Which Joe gave his name to ‘sloppy joes’? We look at five interesting sandwiches and their lexical origins.
A member of a group of British Liberal MPs who left the party in 1886 because of Gladstone's support for Irish Home Rule. Led by Joseph Chamberlain from 1891, they formed an alliance with the Conservative Party in Parliament, and merged officially with them in 1912 as the Conservative and Unionist Party.
- ‘More typical was Heneage, who at the general election in July, like Watkin at Hythe, stood as a Liberal Unionist with Conservative support.’
- ‘The Liberal Unionists fused with the Conservative Party in 1912 and their members were admitted to the Carlton Club.’
- ‘The triumph of the Conservatives and Liberal Unionists led by Lord Salisbury in the general election of June 1895 represented a groundswell of feeling in favour of imperial greatness.’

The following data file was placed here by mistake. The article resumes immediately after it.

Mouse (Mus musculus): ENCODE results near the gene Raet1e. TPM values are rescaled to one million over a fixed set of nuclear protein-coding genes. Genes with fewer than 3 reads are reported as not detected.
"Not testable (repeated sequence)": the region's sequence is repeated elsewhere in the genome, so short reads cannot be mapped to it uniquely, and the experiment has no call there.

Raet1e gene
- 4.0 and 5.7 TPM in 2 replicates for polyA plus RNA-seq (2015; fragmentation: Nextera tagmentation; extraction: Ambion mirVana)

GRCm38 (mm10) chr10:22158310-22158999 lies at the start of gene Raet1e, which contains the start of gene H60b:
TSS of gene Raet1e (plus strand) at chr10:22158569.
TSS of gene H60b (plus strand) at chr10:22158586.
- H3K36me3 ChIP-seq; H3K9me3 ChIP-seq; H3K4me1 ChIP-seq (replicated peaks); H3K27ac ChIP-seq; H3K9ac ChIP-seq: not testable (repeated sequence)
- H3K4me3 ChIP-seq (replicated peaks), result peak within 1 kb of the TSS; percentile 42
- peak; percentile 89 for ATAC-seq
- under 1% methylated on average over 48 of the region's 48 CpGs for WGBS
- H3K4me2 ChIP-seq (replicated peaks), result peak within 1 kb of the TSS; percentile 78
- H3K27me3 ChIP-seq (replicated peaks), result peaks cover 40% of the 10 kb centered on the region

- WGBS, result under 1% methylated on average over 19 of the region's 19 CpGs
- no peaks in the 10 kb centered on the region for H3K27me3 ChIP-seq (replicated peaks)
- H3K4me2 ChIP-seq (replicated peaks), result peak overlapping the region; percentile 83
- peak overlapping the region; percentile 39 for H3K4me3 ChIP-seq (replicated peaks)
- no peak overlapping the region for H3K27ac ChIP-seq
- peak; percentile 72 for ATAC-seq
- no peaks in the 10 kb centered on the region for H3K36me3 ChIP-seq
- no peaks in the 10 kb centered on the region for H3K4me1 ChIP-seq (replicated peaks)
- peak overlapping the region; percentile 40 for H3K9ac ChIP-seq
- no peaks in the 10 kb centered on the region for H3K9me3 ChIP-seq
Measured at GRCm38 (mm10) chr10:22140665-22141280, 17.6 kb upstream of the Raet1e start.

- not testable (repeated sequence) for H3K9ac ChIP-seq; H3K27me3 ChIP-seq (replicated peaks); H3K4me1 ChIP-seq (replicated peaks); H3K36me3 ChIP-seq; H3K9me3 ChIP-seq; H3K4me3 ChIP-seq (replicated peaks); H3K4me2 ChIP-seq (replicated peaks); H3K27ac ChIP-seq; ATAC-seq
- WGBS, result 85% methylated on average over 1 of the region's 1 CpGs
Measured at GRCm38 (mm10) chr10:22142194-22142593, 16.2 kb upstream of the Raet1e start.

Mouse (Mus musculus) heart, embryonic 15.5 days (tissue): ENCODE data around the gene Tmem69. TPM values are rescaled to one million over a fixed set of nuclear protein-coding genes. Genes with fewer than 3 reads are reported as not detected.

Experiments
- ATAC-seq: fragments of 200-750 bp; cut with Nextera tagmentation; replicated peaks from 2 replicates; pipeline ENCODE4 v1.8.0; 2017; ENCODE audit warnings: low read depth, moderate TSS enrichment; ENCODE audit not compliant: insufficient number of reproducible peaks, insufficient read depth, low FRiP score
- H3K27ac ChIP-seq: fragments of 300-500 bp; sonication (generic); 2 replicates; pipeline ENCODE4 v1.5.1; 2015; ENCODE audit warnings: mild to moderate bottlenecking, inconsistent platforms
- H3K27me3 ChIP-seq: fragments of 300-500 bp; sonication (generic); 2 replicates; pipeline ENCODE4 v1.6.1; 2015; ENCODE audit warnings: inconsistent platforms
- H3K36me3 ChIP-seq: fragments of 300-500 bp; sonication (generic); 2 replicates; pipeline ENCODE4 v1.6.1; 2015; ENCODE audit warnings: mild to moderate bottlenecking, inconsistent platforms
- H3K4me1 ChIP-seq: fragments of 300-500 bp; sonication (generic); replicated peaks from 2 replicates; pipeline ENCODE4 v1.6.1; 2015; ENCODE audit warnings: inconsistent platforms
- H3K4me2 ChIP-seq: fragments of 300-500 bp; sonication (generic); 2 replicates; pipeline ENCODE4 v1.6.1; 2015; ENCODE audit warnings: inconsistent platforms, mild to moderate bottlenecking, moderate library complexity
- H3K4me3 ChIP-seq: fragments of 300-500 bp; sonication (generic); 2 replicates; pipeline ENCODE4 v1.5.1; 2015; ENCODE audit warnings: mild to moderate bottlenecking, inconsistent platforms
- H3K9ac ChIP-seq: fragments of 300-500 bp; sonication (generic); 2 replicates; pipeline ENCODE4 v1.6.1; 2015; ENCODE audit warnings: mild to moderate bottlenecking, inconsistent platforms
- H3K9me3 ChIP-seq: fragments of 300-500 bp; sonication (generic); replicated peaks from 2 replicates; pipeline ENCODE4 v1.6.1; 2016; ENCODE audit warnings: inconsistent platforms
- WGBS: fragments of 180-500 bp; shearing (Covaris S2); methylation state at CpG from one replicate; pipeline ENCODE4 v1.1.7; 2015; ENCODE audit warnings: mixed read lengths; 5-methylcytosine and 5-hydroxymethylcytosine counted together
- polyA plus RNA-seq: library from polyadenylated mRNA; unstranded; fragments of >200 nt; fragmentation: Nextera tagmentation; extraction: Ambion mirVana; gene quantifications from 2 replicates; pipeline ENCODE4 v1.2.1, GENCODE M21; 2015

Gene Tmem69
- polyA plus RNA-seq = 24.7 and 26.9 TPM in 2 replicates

- ‘Though he himself was a Liberal and subsequently a Liberal Unionist, he was prepared to cut across his own party ties.’
We take a look at several popular, though confusing, punctuation marks.
From Afghanistan to Zimbabwe, discover surprising and intriguing language facts from around the globe.
The definitions of ‘buddy’ and ‘bro’ in the OED have recently been revised. We explore their history and increase in popularity.